Neural indices of binaural hearing and spatial listening across the lifespan
The human brain compares subtle acoustic differences between ears in a process known as binaural hearing. Binaural hearing allows us to perceptually segregate where sounds are coming from and to focus on those we are interested in while ignoring those we are not. The broad goals of this study are to understand how binaural hearing changes across the lifespan and to develop rapid and reliable ways to assess binaural hearing function clinically. The outcomes of this research may improve how we assess and treat patients with listening problems and/or hearing loss.
Examining the functional role of the auditory efferent system
Classic views of human hearing postulated that sound was detected by sensory receptors in the inner ear and delivered via neural impulses to the brain in a stepwise, ascending fashion. We now know that, in addition to the ascending auditory pathway, the brain sends neural signals back to the inner ear in an extensive descending pathway. The extent to which the descending auditory pathway helps us listen or sculpts the brain through neuroplastic changes is currently unclear. The goal of this project is to understand how processes like attention and learning commandeer the descending efferent pathway to help us hear. The outcomes of this research may elucidate which types of auditory training are most likely to improve auditory system function.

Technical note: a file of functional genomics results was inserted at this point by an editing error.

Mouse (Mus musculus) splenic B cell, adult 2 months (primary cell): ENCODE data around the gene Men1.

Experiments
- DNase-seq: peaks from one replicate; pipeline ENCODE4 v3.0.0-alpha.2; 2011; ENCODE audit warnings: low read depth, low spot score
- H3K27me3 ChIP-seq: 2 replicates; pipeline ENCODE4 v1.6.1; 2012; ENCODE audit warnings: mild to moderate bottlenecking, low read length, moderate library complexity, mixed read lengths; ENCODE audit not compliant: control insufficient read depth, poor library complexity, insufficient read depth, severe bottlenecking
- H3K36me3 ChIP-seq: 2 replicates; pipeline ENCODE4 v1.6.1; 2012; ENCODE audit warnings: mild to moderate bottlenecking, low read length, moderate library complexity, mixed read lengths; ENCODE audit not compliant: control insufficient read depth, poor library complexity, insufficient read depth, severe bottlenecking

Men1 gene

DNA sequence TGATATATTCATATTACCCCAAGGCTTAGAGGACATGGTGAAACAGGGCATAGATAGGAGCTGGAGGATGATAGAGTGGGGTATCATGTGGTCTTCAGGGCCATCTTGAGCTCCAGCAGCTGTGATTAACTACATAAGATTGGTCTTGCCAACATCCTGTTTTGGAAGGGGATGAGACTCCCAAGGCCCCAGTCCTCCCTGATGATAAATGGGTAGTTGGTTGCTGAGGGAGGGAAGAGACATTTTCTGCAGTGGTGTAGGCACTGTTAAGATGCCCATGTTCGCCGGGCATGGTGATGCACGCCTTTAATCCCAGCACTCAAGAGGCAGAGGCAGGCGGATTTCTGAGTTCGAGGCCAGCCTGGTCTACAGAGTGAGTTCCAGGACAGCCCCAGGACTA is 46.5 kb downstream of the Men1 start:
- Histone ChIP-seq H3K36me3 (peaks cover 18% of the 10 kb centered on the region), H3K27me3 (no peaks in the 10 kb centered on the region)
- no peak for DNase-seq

Objective measures of binaural sensitivity in cochlear implant users with bilateral acoustic hearing
Many cochlear implant recipients have preserved low frequency acoustic hearing following surgery. Evidence has shown that patients who use a combination of electric and acoustic stimulation (EAS) have better listening outcomes than those who rely exclusively on electric stimulation through the cochlear implant alone. Despite this, many patients who could use EAS do not. The goal of this study is to develop objective methods for assessing binaural hearing sensitivity in these patients to determine physiological biomarkers that predict EAS success. This project is led by the Cochlear Implant Lab at Vanderbilt University in collaboration with the TexAN Lab.
Improving Clinical Measures of Auditory Function
In many audiology clinics, the gold standard test battery for assessing hearing function includes a pure tone audiogram and basic evaluation of word recognition performance. Numerous studies have demonstrated that these tests may be poor predictors of which patients will struggle to hear in noisy environments. Further, it is often unclear which technological options (e.g., hearing aids, FM systems) should be considered for patients based on the outcomes of this test battery, especially when test results are putatively within normal limits. The goal of this project is to improve clinical assessment of auditory function to further characterize patients’ hearing abilities and guide them toward more appropriate treatment strategies. In this work, we use otoacoustic and electrophysiologic techniques to identify “subclinical” differences in auditory function and assess how these measures are related to listening performance. Outcomes of this study may improve clinical diagnostics by identifying patients with abnormal auditory function who would otherwise not be identified with the gold standard test battery.